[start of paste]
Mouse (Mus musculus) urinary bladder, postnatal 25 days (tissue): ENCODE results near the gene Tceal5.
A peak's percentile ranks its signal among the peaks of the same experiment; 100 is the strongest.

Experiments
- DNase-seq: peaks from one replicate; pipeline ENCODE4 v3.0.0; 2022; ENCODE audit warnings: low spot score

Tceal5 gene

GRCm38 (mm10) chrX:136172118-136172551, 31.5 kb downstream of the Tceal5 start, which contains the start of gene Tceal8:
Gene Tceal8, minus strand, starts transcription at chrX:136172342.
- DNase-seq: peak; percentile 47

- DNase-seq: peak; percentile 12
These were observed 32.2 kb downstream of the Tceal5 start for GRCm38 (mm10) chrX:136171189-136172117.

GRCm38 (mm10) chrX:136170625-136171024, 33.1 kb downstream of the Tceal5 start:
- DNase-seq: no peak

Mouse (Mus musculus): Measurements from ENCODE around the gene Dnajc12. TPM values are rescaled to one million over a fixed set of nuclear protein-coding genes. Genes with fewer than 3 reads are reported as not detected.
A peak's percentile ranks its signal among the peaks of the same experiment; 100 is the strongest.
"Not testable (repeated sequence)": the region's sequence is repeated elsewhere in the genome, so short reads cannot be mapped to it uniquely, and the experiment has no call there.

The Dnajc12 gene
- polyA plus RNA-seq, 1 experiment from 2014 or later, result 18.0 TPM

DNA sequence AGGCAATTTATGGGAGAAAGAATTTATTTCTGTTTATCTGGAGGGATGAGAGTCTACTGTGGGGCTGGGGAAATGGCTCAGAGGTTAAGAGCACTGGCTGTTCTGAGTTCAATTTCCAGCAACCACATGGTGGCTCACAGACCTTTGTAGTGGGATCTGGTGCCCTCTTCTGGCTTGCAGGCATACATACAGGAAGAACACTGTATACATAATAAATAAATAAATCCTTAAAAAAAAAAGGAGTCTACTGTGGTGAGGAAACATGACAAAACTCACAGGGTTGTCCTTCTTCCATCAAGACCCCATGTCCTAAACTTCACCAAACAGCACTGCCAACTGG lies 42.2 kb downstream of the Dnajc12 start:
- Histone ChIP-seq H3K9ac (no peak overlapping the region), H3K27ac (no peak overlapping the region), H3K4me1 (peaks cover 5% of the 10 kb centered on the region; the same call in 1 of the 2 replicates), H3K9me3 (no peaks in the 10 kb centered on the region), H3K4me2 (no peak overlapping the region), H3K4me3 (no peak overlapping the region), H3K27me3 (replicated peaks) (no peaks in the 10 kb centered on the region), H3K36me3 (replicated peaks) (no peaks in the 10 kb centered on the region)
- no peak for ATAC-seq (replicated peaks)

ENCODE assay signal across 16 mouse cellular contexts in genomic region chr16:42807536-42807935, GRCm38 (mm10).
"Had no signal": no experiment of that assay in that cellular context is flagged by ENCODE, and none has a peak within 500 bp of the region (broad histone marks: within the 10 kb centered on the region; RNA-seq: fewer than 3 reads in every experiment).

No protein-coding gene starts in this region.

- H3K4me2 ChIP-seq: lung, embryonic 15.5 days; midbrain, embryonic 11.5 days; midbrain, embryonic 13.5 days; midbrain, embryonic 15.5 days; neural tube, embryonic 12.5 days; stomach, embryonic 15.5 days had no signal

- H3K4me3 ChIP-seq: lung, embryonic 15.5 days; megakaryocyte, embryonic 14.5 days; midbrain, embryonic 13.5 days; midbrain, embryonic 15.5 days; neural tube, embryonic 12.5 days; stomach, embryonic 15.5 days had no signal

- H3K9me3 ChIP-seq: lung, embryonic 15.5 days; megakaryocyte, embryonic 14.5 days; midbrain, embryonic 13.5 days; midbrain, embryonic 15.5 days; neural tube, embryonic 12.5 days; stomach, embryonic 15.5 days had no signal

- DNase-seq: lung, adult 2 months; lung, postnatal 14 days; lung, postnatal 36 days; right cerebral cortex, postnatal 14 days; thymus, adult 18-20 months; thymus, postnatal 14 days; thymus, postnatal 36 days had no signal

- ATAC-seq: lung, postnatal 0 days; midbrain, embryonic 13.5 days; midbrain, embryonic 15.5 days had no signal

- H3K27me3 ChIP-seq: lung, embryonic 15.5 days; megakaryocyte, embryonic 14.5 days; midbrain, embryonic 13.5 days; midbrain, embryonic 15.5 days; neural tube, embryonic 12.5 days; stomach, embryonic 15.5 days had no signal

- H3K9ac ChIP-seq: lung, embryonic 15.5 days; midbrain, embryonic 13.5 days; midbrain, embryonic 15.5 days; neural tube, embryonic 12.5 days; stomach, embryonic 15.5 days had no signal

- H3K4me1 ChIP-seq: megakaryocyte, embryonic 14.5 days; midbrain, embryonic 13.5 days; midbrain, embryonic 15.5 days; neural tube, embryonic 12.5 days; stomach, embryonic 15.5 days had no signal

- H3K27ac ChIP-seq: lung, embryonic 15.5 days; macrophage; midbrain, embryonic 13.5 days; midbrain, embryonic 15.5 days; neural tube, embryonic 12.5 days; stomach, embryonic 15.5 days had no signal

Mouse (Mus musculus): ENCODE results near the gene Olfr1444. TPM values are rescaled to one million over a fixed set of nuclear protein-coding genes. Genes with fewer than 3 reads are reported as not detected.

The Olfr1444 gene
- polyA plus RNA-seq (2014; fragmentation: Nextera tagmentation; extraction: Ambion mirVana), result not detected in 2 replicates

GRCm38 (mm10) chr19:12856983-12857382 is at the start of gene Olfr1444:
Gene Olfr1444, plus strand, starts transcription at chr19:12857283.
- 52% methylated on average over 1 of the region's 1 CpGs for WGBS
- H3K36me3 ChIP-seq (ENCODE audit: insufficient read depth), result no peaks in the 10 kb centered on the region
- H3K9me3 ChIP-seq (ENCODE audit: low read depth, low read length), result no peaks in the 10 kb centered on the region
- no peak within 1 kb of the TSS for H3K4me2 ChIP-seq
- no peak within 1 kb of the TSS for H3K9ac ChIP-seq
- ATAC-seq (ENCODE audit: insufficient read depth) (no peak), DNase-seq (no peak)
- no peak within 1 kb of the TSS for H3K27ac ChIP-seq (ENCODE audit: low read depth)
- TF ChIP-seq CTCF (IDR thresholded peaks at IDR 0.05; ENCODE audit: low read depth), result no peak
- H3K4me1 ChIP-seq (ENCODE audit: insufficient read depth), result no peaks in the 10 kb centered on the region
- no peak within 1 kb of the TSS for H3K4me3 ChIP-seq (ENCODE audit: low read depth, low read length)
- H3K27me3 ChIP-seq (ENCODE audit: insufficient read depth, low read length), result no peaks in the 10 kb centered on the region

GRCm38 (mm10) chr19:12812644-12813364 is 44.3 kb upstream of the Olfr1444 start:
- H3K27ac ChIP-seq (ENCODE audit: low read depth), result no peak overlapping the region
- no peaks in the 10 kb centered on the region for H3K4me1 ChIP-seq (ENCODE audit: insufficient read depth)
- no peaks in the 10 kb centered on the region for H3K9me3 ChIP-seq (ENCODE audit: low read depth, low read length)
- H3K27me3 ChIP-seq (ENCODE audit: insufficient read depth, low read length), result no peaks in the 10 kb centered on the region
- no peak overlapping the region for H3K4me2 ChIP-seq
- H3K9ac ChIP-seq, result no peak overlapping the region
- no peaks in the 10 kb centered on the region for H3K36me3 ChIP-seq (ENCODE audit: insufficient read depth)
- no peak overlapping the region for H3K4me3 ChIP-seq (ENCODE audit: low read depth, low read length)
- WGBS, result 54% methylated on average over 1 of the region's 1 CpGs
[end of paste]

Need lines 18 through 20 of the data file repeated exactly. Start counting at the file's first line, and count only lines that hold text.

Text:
DNA sequence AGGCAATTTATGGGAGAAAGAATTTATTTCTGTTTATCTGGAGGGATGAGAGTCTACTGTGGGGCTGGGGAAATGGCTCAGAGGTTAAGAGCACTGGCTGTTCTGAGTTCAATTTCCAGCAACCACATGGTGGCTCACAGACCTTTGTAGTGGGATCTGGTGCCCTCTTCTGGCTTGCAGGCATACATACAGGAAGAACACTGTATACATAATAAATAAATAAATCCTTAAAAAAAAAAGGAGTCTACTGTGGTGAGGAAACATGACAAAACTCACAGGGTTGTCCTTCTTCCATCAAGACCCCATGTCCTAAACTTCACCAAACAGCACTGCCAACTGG lies 42.2 kb downstream of the Dnajc12 start:
- Histone ChIP-seq H3K9ac (no peak overlapping the region), H3K27ac (no peak overlapping the region), H3K4me1 (peaks cover 5% of the 10 kb centered on the region; the same call in 1 of the 2 replicates), H3K9me3 (no peaks in the 10 kb centered on the region), H3K4me2 (no peak overlapping the region), H3K4me3 (no peak overlapping the region), H3K27me3 (replicated peaks) (no peaks in the 10 kb centered on the region), H3K36me3 (replicated peaks) (no peaks in the 10 kb centered on the region)
- no peak for ATAC-seq (replicated peaks)